The key for the opposition is in Zulia where his reelected governor, Manuel Rosales, is the de facto leader of the opposition. AD could try to bring him back to the fold as Rosales used to belong to AD until 1999. But the bet is that this one would only do so if AD surrenders to him. Highly improbable even if AD needs him more than what he needs them. On the other hand if Rosales could find a way to make at least an electoral alliance with the other groups of the opposition he could even run in 2006 and hope for at the very least 40% of the vote, better than Salas Römer in 1998 and Arias in 2000. After all, a 2006 campaign against Chavez cannot possibly be any worse than what he just went through.

As for the rest. We have seen AD collapse. The MAS also collapsed as did Copei though it did manage somehow to hold to some small town halls here and there. The MAS and other social democrat groups issued from chavismo dissidence would be well advised to fuse and try to salvage something at the legislative elections of 2005. Perhaps even with AD in an electoral alliance. A 25% is not impossible in a fair election. Copei faces the dilemma to go to AD or go to the regional parties described earlier, who are in a way issued from Copei when it failed to become a modern center-right party such as those of Europe, instead choosing a slightly modified version of AD populism to reach office. But Copei has espoused all the defaults of AD and seems as unable as this one to proceed to the necessary aggiornamento, something that will doom it to a final extinction. [top]

Conclusions

With the regional elections chavismo and Chavez have completed a political cycle. Debating whether the recall election of August 15 was a honest election has become an useless exercise. No matter what, Chavez has won the battle and the opposition must lick its wounds and see what it can do with itself. Certainly pressing claims of fraud can be useful for many reasons, the main one of them being to try to obtain in the future clean elections, something which today is simply impossible in the view of the scandalous partiality of the Electoral Board, CNE, towards Chavez. Not to mention the even more scandalous partiality of the judicial system.

The sad fact for the opposition leadership is that in mid 2003 it would have won any election against Chavez. But the actions undertaken by the Chavez administration with great energy since the strike of December 2002 have granted him a near miracle considering his poor management of the country in 1999, 2000, 2001 and 2002. Eventually his outrageous populism and demagoguery have paid of. Not to mention his reckless contempt for the law, a law used only for cosmetic purposes, pure formalisms as the administration uses any resource available to ensure its perpetuation in office.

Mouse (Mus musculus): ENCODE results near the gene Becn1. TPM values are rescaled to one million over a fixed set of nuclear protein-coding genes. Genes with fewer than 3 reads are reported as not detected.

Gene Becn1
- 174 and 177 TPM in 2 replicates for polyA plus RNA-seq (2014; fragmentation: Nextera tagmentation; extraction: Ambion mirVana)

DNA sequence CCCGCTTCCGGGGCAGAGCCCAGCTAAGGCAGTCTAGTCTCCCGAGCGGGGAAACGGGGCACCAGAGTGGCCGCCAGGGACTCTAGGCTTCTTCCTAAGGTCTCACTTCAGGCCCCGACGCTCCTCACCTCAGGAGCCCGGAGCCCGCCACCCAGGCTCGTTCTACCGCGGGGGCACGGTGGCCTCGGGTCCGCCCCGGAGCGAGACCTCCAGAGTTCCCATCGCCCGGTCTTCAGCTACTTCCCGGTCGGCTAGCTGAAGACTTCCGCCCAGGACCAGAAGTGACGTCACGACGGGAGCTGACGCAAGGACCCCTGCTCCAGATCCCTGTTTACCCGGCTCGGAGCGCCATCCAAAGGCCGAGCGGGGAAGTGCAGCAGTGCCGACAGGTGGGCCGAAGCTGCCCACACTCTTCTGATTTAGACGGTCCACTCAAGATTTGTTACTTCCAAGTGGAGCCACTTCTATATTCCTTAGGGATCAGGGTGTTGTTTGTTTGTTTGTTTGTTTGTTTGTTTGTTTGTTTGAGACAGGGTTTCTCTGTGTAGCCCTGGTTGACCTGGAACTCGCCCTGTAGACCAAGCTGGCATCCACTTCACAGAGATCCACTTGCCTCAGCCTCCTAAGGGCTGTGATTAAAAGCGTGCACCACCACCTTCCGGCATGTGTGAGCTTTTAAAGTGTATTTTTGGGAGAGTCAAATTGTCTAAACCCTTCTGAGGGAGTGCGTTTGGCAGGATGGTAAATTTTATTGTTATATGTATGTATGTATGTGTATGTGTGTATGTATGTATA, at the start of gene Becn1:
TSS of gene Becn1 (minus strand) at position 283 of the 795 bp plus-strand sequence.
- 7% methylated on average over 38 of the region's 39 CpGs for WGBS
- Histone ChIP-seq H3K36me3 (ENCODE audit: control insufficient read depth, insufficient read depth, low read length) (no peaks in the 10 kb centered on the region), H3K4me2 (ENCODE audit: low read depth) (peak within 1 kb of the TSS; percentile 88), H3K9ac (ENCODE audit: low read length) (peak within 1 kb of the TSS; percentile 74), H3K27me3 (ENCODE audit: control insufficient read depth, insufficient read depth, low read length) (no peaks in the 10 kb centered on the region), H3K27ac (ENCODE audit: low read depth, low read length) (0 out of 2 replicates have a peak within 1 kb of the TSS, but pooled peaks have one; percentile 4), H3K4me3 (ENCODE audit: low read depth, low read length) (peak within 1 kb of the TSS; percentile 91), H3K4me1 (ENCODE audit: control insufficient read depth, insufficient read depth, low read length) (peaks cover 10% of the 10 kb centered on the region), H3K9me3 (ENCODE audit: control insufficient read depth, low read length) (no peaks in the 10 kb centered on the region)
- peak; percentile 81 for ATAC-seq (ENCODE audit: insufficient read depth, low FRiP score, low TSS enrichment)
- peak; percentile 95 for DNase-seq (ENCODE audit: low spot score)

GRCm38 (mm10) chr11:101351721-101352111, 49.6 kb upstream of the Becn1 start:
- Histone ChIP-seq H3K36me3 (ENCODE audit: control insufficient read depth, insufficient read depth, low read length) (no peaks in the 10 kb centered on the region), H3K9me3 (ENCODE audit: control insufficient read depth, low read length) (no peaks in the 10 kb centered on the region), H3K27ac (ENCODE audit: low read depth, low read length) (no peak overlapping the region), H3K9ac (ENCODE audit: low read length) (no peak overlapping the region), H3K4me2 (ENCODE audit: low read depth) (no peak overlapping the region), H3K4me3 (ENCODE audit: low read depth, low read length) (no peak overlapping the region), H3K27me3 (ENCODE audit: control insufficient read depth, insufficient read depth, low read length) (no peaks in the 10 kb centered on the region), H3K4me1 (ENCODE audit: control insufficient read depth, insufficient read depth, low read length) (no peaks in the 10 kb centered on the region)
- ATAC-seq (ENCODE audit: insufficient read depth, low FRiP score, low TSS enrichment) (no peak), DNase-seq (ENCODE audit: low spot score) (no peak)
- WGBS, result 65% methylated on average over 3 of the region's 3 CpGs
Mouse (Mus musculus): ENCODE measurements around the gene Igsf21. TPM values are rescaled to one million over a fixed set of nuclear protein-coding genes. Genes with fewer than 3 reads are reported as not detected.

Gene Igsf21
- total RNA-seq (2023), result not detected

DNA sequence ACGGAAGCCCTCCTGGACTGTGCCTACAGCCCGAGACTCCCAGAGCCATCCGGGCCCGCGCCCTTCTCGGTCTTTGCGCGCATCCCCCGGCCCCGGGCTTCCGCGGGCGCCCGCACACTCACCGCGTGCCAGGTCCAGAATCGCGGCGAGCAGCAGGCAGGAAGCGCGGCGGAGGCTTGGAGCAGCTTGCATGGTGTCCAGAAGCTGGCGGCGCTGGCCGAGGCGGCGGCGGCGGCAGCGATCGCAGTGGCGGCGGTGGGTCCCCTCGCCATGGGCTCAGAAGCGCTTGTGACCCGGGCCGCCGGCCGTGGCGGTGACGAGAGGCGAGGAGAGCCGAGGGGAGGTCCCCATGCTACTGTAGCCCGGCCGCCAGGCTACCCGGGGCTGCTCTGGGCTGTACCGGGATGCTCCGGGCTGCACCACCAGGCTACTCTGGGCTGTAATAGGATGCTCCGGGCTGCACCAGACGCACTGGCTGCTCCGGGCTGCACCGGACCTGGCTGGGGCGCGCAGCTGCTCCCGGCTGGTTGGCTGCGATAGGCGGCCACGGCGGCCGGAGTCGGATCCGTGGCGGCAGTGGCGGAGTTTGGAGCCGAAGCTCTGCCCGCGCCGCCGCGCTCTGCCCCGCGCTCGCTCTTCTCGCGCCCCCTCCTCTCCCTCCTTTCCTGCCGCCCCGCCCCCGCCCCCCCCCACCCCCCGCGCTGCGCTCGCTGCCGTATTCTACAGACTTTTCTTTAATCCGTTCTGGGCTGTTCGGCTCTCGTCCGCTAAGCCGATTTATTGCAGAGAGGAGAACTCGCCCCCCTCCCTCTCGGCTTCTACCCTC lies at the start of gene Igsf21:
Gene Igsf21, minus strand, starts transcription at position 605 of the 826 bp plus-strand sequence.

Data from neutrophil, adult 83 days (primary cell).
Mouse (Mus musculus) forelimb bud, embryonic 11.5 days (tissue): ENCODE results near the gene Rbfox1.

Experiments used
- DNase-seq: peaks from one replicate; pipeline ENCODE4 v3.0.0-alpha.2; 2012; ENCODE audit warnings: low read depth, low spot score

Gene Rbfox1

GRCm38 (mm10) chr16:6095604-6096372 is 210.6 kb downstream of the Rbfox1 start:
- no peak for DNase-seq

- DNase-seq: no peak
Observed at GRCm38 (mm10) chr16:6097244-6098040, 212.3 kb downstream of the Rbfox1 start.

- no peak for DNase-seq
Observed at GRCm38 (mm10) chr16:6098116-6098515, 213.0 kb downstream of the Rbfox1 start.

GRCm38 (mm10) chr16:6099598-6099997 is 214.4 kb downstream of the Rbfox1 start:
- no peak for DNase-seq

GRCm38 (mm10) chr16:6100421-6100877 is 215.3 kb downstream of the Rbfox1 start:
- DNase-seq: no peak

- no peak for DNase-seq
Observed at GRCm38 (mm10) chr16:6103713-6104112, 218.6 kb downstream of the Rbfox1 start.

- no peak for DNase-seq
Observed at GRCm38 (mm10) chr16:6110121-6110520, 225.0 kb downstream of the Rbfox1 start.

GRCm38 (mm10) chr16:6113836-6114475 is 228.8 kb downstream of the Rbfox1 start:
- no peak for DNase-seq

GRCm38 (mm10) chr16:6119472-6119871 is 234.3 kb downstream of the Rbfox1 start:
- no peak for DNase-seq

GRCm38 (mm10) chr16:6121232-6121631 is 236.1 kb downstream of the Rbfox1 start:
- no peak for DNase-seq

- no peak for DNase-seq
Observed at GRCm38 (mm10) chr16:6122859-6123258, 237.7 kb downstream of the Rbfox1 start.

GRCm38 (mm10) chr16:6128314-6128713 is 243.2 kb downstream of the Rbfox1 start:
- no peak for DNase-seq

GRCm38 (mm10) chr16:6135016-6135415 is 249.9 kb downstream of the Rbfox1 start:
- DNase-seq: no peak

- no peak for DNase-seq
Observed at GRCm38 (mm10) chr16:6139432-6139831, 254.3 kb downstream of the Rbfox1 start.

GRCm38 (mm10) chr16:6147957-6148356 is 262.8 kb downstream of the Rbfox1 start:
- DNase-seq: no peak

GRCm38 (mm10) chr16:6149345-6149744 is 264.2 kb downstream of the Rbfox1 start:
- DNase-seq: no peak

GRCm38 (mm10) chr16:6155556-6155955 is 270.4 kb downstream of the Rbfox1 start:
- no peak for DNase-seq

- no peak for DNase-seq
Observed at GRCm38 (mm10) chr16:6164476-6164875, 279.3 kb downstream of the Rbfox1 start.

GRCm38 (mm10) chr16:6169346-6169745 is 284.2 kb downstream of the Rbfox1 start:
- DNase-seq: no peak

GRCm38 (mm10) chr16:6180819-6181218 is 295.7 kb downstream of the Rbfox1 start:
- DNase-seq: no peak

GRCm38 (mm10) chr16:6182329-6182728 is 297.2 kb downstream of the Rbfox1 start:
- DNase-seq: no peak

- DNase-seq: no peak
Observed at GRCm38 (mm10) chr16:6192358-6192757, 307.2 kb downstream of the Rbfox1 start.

The task of the opposition will be made even more difficult. The apparent choice for repression instead of dialogue made by the regime ensures that it will be extremely difficult for the opposition to be able to offer a credible challenge. Like George Bush in the US, Chavez is sure to use nationalism, defense against "terrorism", to pass any law it sees fit, but in Chavez's case, to ensure his power hold for as long as he can away with it. The "gag" law and the new judicial law are only the first steps. The recent events will allow for the passage of even more stringent laws. Not to mention the reversal of important High Court decisions already announced.

Now the recent polls show that Chavez indeed recovered his lead. Maybe it is because Venezuelans like to bet on winners even if if they are distasteful. Maybe Venezuelans are tired of such confrontation and have decided to surrender to authoritarianism and populism once again. It remains that the opposition leadership has failed. It has failed to convey its message and actually made things worse by not being prepared for a possible loss in August. It has failed to offer resistance when it claimed fraud. It has failed to unite when it was more critical. It has lost all the tenuous protections that it still offered its followers in some states and towns. Now the country belongs to Chavez.

It is time that those that are the most responsible for such debacle leave the front scene and let a younger generation, often critical of their deeds along the way, to take over and see if it can come up with something new and more effective. It should not be too daunting, chavismo is full of seeds for its own demise for those who know how to grow them. [top]